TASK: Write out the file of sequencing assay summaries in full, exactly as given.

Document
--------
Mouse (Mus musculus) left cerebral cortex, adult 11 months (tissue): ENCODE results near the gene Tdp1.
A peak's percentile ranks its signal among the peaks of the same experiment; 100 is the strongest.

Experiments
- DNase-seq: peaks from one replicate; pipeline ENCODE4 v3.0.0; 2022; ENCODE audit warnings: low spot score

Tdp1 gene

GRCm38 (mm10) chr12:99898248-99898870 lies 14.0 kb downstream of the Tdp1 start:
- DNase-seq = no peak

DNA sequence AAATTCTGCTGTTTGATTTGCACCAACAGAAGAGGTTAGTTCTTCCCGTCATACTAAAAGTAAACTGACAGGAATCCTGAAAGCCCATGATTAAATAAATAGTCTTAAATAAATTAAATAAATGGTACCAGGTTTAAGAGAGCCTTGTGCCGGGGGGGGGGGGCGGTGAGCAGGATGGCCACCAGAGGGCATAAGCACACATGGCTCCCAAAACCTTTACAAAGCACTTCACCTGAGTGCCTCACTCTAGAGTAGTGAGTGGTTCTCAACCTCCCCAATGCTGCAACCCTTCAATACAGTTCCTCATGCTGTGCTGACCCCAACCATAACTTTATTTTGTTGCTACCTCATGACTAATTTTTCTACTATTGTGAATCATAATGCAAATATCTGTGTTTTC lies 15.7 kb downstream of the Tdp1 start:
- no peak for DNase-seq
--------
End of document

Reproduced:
Mouse (Mus musculus) left cerebral cortex, adult 11 months (tissue): ENCODE results near the gene Tdp1.
A peak's percentile ranks its signal among the peaks of the same experiment; 100 is the strongest.

Experiments
- DNase-seq: peaks from one replicate; pipeline ENCODE4 v3.0.0; 2022; ENCODE audit warnings: low spot score

Tdp1 gene

GRCm38 (mm10) chr12:99898248-99898870 lies 14.0 kb downstream of the Tdp1 start:
- DNase-seq = no peak

DNA sequence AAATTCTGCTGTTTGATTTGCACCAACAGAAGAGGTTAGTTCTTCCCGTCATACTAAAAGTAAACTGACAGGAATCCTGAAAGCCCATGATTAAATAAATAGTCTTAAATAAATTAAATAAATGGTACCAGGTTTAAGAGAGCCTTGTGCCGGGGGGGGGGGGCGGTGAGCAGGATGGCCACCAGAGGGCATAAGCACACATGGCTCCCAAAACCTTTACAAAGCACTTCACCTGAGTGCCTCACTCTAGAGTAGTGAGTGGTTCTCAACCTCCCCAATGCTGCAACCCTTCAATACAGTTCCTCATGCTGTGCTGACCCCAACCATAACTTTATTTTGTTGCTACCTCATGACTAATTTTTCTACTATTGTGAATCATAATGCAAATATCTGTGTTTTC lies 15.7 kb downstream of the Tdp1 start:
- no peak for DNase-seq